"Then quit pretending that the books are more important than he is!"
"Stop it!" Silvie cried.
Here they stood, three new recruits to the Forest Guard-Silvie and Johnis just sixteen; Darsal seventeen-chosen for this mission that no amount of fighting or wit could accomplish.
Silvie was wearing a white cotton dress, an oddity for the fighter with short, tangled, blonde hair, who typically walked about in battle dress. She preferred to have knives strapped to her thighs.
Johnis had cleaned up as well, draped in a tunic as if he were as much a part of the council as the elder members. Even Darsal had attended the council meeting, from which all four had just come, dressed in a frock. Only Billos had turned up in battle dress.
Here they stood in a small clearing a ten-minute gallop beyond the outskirts of Middle Village, faced with a predicament that was more important than any could know-any of the hundred thousand or so Forest Dwellers who lived in the seven forests, now busying themselves with a meal or a dance or the sharpening of swords.
Or any of the millions of Horde who lived in the desert, cursing the forests and their dwellers, eating wheat cakes while they sipped wheat wine to ease the pain of their cracking skin.
Darsal walked around the stone, eyeing the bare surface. For as long as she'd known him, Billos had always been an impetuous little bulldog, getting them into as much trouble as he saved them from. She loved him; she was bound to him; she would die for him. But at the moment, she would just as soon strangle him.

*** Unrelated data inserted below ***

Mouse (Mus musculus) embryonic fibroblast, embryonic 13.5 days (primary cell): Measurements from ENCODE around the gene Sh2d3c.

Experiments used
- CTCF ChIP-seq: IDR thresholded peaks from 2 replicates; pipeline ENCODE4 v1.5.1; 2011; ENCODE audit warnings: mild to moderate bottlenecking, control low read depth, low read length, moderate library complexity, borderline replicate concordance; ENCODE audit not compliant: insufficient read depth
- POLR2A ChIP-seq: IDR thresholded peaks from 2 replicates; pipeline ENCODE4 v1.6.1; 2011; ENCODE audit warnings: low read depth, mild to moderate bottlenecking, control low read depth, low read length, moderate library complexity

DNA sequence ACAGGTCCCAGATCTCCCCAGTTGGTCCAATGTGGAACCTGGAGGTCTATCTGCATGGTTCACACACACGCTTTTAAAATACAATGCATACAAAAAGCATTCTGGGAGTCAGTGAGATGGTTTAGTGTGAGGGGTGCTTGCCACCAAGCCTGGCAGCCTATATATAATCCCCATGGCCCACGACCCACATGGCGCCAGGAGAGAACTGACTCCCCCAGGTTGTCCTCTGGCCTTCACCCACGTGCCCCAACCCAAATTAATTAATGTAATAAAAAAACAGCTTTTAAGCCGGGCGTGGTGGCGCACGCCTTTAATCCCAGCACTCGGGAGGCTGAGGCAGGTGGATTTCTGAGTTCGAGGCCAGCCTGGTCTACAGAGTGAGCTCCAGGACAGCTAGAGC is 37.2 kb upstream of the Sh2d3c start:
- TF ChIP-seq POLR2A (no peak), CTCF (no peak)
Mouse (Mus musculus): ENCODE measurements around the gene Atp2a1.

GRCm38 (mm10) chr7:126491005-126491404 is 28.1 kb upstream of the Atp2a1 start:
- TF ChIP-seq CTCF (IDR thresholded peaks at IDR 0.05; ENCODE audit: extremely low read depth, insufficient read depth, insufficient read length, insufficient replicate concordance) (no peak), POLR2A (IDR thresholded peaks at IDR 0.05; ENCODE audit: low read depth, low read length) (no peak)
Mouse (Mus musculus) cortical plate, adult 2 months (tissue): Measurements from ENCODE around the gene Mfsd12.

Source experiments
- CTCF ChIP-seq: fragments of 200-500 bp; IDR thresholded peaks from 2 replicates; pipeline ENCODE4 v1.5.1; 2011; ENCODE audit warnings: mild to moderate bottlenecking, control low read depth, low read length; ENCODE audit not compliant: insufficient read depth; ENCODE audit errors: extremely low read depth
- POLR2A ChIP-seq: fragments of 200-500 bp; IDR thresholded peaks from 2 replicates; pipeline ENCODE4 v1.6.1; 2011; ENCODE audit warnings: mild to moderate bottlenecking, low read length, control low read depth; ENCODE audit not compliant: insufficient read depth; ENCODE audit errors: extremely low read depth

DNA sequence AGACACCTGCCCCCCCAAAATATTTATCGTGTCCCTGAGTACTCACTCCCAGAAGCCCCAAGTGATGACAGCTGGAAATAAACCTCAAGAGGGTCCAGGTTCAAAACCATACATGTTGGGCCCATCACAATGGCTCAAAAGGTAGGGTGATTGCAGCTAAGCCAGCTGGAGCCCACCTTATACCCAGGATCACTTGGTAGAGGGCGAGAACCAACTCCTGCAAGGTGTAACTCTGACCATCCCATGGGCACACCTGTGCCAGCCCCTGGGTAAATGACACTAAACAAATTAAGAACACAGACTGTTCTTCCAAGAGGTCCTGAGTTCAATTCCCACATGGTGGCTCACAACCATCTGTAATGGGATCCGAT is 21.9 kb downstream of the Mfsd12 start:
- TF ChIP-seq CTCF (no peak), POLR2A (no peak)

His capture by the Horde had been beyond his control. But this time he'd run off without her. He'd abandoned her. She couldn't live with being abandoned by Billos. In fact, she wasn't sure she could live without him at all.
"You're right," she snapped, unable to stem her anger. "He may be a fool. But he's a fool whom I love." She rushed on, not eager to explain herself. "We have to find him! These books, this fate-of-the-world nonsense-yes, of course-but we have to find Billos!"
Johnis touched the stone and drew his hand back, rubbing his fingers. His eyes on her. "How do you search for someone who's left no tracks or scent?"
Silvie studied Darsal. "He did leave a scent. The smell of ambition-isn't that right, Darsal? He went into the books because of his thirst for power."
"And you wouldn't do the same to satisfy your thirst for revenge?"
They all knew Silvie's passion to avenge the death of her parents, who'd been killed by the Horde. She'd joined the Forest Guard as much to slay Scabs as save the forests.
"None of us is without blame," Johnis said. To Darsal: "You have my word, I'll track him to the ends of the desert if need be."
"Then you know there's only one way," she said.
Silvie frowned. "Say how?"
"Forbidden or not, dangerous as you might think, we have to match Billos's ambition or folly or whatever caused him to step past the barrier."
"Follow him?" Johnis said.
Darsal came closer, using her hands to express urgency. "You can't follow him into the desert, Johnis, because Billos didn't go into the desert. He went into the books! We have to find a book and follow him before it's too late."
"Too late for what?"
"Don't tell me you didn't see the Dark One the last time we touched the books."
"Teeleh," Silvie said, speaking about the leader of the Shataiki bats. "Or Alucard, his general."
"Or Witch," said Johnis. The Horde high priest. "But we can't just throw ourselves in because Billos did."